Senate Review


December 6, 2018

With two-thirds of Oklahoma's population now living in two urban Standard Metropolitan Statistical Areas (SMSA's), rural Oklahoma is struggling to keep its economic assets. However, the state's land area is still 80% rural.

Since the 1980s, Oklahoma City and Tulsa SMSAs have drastically increased in population while rural Oklahoma has remained constant or declined. 

As a result of Oklahoma's concentrated population shift, there has been an increase in legislators whose districts are partially or completely within these two metropolitan areas. As a result, OKC and Tulsa metro legislators have been voting for Oklahoma's assets to go to their urban districts. 

There's a battle between urban and rural Oklahoma and there is a significant strain because of it. Cities have increased taxes within their limits to upgrade streets, water, schools and emergency response systems. Their schools are overcrowded, and there's constant concern from leaders about providing a sufficient water supply for their growing populations. These are legitimate concerns the two major cities must remedy.

However, when raising taxes to meet the needs of these two cities, there's a threshold of resistance. Subsequently, elected urban leaders have worked to transfer any potential assets from rural areas to their cities.

One recent example was the request from urban legislators to use local ad valorem for teacher salaries. Fortunately, State Question 801 was narrowly defeated by voters in November. With certified teachers in limited supply (resulting in over 2000 emergency certifications to fill positions), metro legislators supported SQ 801. Had SQ 801 passed, it would have created an inequity between rich and poor public school districts. In most cases, the urban areas have the wealth.

However, student numbers in the OKC and Tulsa school districts are increasing at an alarming rate. These metro area school districts also have a 50% "English as Language Learners" (ELL) student population, which has increased education costs per student.

SQ 801 would have allowed school districts to use the 5 mill building fund evaluated by property assessment in providing additional dollars for teacher salaries.

Since local dollars are the foundation of funding education, the property assessment of rural compared to urban creates a problem for rural school districts. Subsequently, under the Education Equalization Funding Formula, the poorer the school district, the more it depends on Oklahoma appropriated funds. 

In simple terms, urban property is evaluated at a higher rate than rural areas. Farmers need the economic assistance to help them in a volatile business. However; this places rural school districts at a money problem when local funds are not available.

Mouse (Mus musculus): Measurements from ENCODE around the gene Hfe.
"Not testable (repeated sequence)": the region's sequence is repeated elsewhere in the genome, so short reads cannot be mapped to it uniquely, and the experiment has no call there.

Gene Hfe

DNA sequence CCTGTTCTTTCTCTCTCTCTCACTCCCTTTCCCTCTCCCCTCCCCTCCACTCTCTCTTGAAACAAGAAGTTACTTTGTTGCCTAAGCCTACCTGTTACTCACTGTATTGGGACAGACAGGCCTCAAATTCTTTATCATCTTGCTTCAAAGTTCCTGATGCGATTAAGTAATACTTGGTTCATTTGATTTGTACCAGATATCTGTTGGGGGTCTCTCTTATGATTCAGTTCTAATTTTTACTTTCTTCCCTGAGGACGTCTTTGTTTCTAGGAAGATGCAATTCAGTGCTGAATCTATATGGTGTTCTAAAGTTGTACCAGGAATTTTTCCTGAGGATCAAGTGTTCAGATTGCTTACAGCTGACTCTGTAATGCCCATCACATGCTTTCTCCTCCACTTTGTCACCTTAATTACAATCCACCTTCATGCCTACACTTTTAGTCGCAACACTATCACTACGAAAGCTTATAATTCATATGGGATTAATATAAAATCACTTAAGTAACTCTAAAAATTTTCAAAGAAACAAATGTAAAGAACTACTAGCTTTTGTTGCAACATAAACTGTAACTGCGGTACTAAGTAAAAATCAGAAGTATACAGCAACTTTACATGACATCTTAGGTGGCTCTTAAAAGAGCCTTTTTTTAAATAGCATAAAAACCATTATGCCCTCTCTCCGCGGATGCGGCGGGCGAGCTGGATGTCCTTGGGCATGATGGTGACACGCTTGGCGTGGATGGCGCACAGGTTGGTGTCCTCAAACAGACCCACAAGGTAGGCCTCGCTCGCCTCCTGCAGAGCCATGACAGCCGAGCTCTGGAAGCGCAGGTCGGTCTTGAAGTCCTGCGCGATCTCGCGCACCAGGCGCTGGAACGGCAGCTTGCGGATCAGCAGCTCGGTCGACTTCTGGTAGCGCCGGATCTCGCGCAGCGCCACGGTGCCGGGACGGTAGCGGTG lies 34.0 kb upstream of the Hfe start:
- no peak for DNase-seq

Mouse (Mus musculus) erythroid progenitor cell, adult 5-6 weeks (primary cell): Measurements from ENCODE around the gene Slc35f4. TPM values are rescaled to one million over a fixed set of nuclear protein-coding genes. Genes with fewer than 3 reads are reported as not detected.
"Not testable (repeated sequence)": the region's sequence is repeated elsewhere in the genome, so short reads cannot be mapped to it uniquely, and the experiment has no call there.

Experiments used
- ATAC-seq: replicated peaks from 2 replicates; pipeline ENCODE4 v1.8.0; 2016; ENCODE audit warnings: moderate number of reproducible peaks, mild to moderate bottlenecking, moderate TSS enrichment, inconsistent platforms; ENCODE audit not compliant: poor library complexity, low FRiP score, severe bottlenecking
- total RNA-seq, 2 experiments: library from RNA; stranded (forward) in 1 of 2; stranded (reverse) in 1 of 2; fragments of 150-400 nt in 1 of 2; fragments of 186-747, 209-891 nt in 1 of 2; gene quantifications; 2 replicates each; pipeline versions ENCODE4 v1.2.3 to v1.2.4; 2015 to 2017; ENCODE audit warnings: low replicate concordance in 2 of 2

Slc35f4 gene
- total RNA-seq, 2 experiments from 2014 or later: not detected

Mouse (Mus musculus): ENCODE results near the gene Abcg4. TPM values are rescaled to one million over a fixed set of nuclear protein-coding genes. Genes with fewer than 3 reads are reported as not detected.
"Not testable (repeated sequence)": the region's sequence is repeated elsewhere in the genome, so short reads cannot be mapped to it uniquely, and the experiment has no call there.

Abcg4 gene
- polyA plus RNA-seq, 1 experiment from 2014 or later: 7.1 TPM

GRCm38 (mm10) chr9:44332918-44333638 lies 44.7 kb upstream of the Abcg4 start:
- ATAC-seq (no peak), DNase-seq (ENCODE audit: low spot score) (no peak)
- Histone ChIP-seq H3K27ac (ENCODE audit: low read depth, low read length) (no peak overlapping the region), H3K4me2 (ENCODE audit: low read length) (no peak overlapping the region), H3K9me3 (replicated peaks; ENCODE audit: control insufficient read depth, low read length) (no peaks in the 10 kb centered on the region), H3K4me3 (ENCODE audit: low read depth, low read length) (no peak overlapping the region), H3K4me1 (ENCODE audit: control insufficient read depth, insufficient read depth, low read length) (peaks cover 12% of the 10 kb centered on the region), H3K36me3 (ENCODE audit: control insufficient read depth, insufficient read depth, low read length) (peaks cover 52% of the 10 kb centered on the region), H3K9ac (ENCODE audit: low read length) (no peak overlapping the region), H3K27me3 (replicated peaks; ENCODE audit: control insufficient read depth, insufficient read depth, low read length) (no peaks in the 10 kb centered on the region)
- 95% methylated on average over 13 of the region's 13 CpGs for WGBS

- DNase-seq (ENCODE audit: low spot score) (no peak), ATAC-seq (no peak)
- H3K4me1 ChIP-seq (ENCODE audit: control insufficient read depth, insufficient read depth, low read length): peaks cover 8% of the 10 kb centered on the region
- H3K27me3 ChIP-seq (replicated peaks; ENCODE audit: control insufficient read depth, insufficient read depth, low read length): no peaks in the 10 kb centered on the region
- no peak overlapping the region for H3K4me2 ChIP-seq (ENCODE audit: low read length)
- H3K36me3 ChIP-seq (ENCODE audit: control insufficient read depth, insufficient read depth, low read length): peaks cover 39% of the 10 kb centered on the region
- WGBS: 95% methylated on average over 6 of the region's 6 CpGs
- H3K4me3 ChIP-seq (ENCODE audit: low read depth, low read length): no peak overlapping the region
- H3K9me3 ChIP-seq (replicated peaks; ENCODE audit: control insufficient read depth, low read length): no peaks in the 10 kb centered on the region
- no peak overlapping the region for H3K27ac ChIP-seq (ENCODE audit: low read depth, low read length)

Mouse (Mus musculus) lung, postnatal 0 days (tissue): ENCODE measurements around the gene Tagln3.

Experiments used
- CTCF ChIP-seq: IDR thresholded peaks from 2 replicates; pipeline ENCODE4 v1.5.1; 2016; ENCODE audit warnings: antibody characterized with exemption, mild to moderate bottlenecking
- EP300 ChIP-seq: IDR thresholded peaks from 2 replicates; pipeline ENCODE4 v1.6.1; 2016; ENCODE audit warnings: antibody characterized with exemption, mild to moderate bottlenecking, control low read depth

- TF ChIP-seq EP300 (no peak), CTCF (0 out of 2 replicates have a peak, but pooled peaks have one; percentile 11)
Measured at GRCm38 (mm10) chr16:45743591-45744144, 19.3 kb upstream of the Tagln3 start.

Without local property taxes to fund its schools, it would have been impossible for rural Oklahoma school districts to compete with the wealth of urban communities to hire quality, certified teachers and staff had SQ 801 passed.

Another problem for rural school districts was the creation of charter schools. Both Oklahoma City and Tulsa have taken advantage of the 1999 Charter School Act, creating 29 charter schools within their urban areas. Every new student that enrolls in a charter school district takes needed per-pupil dollars from a poverty-stricken rural district. The rural schools were hit the hardest when dollars were reduced during the state's revenue failures following the global collapse of the energy sector.

Yet, when comparing student numbers, the rural school districts have more students, lower administrative costs, greater miles to travel to school, better test scores, graduation rates, and parental satisfaction than the newly created charter schools.

Urban areas require food for its citizens that comes from those in rural Oklahoma who raise the crops and animals. Farm families need public schools to educate their children. Subsequently, any transfer of funding away from rural schools weakens the third most important industry in our state.

If any new charter school is created, it should first have the support of parents and it shouldn't be created without a set minimum enrollment before the first day of classes. And Charter Schools should be required to have a minimum requirement for enrolled students of successful coursework completion before receiving state funds.

The legislative session, which starts Feb. 4, 2019, will bring a new round of the battle between urban and rural legislators with both sides representing the constituents who elected them.

To contact me at the Capitol, please write to Senator Ron Sharp, State Capitol, 2300 N. Lincoln Blvd. Room 429, Oklahoma City, OK, 73105, email me at [email protected], or call (405) 521-5539.



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